Dalai Mama Dishes

by Catherine Newman

Catherine Newman cooks for the family

Dalai Mama Dishes

Catherine Newman cooks for the family

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The Road at Nickerson Campground

Posted August 19, 2008
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Catherine and Birdy

Ever wonder what Catherine sounds like? Listen to her read this blog entry.

We are skipping down the steep hill from the bathroom, you and I, in the piney twilight of the campground. Since your brother Ben was a baby, I have probably made this exact trip to and from this exact bathroom, oh, 300 or so times. It is one of the few aspects of camping in which the beauty of the moment is not immediately apparent - what with holding my breath against the reeking dampness while greenhead flies buzz against the fluorescent light fixture and the daddy longlegs congregate in leggy tangles like Halloween props and I swat mosquitoes away from your hair while your pants pool around your ankles onto the wet cement floor and you grunt and groan and wind yards of toilet paper around your waiting fist and then decide, nope, not this time, maybe you'll try again later. (Note to self: the peanut-butter-and-jelly hobo-pie diet is not the key to happy bowels.)

Oh, but cheer bubbles out of you, even here. Water sprays sideways out of the faucet, drenching your sleeves and shirtfront, and you peer into the sink, and wonder aloud about the blue ring. While I explain about the copper oxidizing in the drain, you stand on tiptoe, craning to see yourself in the mirror, then say, "I don't really understand that, about the drain," and skip back outside through the beetle encrusted screen door.

We pass the campsite where some kind of raucous family reunion is taking place: there are dozens of people, a cluster of enormous tents, multiple Coleman stoves sizzling out endless rounds of hotdogs and hamburgers, pancakes and bacon. "Is my latte ready yet?" I call out every time we pass, and they laugh. A large group of them is always playing beanbag toss, kids and grown-ups lined up in hooting, rioutous teams. They are never not playing. "I picture one of them getting hurt," Ben said earlier. "And the rest of them all playing beanbag toss at the hospital." There is also much loud playing of much loud rock music. "It must be fun to party all night long," you sigh, like maybe you're Eddie Van Halen.

But now it's you and me alone on the road, in the deepening dark, with the trees exhaling their clean smell all around us. This road! At two, Ben learned about looking both ways on this road, at three he crossed it proudly to fill his water bottle from the spigot, at six he and Ava walked alone up to the stone shelter to watch the sunset, and, yesterday, he had his very first head-over-heels bicycle wipe-out right here, almost where you're standing: he got up, brushed off his bruised ribs, his scraped knees, and hopped back on, pedaled away while I stood motionless with my heart in stomach. And you, my little one, you with the s'more residue smudged across your forehead and into your bangs, you with the constellation of bug bites sprayed across your cheeks - you ran up this road holding my hand, holding it in, when you were first diaperless. And before then, I walked this road, humming, with you in the sling, you with the big eyes, too excited about the waves and the hermit crabs and the Popsicle and the fire to let your poor tired self nap. I walked this road the summer you were sick, the summer I said to Daddy, "Could she be this hot just from the sun?" And no, you couldn't be, poor baby. I lay with you in the tent, willing you to cool down while we listened to the big kids splash in the pond below, and you smiled and smiled at me, kicking your fat, feverish, happy little legs.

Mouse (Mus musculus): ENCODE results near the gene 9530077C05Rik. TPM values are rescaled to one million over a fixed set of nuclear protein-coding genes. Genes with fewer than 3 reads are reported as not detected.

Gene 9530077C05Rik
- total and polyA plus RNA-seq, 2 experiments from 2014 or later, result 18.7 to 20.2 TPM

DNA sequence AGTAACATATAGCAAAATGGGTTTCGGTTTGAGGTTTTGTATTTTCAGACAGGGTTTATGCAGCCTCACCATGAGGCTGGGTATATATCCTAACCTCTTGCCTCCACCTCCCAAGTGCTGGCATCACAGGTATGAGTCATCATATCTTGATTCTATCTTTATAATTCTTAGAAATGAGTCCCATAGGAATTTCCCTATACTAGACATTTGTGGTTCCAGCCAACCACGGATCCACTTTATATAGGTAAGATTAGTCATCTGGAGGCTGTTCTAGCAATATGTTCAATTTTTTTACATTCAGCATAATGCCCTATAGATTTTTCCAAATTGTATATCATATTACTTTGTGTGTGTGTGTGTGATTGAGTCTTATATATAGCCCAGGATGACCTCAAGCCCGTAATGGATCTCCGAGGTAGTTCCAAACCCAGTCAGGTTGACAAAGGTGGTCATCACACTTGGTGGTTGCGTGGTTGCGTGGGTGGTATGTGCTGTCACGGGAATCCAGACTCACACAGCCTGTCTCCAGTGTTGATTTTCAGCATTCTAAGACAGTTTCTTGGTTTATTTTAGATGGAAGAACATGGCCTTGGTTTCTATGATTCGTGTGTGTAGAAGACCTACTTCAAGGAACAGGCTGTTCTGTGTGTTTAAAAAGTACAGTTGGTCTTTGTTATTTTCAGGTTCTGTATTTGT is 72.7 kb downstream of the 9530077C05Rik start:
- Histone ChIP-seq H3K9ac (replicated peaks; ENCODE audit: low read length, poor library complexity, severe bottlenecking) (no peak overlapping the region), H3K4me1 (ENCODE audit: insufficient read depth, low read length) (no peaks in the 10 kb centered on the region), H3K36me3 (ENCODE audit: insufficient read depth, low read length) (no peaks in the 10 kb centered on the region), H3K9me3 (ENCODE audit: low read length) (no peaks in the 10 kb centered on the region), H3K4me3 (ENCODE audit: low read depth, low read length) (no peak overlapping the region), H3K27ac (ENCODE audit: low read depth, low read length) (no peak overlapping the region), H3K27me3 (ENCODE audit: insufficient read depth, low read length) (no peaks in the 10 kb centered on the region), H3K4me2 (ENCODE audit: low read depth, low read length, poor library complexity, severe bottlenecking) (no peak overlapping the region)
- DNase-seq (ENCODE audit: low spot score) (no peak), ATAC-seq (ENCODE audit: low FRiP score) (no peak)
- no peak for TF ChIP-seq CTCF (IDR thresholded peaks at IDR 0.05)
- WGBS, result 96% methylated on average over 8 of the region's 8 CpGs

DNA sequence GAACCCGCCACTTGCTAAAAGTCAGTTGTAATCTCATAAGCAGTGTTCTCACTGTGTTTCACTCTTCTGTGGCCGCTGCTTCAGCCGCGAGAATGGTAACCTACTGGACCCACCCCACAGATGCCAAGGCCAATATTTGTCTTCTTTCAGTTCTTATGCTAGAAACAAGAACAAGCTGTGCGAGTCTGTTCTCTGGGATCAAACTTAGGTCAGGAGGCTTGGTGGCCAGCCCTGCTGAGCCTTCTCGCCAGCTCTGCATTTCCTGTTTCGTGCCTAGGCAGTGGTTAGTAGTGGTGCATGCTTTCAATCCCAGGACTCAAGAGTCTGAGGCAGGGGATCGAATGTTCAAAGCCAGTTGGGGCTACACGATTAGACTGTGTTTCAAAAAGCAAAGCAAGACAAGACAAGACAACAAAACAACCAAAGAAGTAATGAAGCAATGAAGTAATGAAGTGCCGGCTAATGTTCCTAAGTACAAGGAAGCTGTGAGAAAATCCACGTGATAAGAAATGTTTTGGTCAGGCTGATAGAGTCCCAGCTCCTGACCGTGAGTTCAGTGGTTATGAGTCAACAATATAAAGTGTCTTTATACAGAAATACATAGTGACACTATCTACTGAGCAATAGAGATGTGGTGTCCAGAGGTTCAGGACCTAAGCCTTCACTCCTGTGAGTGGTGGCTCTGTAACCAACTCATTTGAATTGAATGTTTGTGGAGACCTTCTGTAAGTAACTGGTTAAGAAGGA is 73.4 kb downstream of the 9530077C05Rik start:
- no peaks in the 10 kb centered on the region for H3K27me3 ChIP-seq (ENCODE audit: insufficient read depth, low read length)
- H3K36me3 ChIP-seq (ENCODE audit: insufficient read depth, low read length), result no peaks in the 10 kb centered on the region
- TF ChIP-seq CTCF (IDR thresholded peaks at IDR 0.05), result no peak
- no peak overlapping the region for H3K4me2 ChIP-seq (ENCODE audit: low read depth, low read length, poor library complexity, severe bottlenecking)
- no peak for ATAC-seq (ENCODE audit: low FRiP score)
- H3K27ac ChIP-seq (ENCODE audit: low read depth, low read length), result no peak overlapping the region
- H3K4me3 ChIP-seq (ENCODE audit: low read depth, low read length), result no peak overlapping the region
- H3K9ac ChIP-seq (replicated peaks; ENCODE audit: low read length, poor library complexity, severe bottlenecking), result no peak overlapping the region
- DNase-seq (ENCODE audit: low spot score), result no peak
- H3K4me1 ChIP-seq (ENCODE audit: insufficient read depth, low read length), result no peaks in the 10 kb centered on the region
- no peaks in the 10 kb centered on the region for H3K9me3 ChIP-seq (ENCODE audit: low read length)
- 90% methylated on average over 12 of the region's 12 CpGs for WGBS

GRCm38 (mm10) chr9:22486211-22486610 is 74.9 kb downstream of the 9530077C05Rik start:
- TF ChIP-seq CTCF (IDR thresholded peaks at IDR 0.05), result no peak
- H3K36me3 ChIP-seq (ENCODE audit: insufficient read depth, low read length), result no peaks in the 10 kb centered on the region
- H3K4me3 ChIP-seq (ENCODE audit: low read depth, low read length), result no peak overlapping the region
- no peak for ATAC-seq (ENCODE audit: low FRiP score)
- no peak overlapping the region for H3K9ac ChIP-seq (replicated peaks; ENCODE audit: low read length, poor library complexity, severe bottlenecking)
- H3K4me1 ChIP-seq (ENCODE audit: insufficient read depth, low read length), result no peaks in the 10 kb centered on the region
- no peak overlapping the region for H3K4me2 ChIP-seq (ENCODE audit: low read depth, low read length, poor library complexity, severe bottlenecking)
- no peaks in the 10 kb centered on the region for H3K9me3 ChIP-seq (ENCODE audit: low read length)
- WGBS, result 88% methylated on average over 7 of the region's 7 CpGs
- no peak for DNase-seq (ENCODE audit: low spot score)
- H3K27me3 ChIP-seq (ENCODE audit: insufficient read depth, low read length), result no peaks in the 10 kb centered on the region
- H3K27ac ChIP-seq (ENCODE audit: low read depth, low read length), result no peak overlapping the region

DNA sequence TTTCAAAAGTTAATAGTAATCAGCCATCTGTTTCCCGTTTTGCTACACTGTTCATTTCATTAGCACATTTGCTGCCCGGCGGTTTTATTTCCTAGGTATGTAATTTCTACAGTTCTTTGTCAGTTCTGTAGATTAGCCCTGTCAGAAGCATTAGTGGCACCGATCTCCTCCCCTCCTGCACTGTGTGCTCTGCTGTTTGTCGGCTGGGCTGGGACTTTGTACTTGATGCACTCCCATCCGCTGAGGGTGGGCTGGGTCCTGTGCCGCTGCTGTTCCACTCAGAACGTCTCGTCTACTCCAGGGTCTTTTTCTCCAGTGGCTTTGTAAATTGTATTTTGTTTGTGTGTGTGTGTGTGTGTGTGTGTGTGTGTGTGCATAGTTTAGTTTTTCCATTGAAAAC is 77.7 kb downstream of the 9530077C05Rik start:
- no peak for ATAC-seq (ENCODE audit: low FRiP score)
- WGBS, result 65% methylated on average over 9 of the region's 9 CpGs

Now the frogs have started up, honking to each other in the dark like an orchestra of kazoos, and you've stopped walking to squint at something. "What is that," you ask, "windows?" I look where you're pointing, and what it is is the last of the light over the pond, glowing through the trees, illuminating the spaces between them into flickering squares of blue. And what it's like is not anything, it's just this, the dark and the light and your small hand in mine, your sun-streaked braids, your trust. "Keep holding my hand," you say. "I'm closing my eyes." And I will, my Birdy love. I do.

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The Road at Nickerson Campground

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About Catherine Newman

Catherine Newman is the author of the memoir, Waiting for Birdy: A Year of Frantic Tedium, Neurotic Angst, and the Wild Magic of Growing a Family, available online and in bookstores nationwide.

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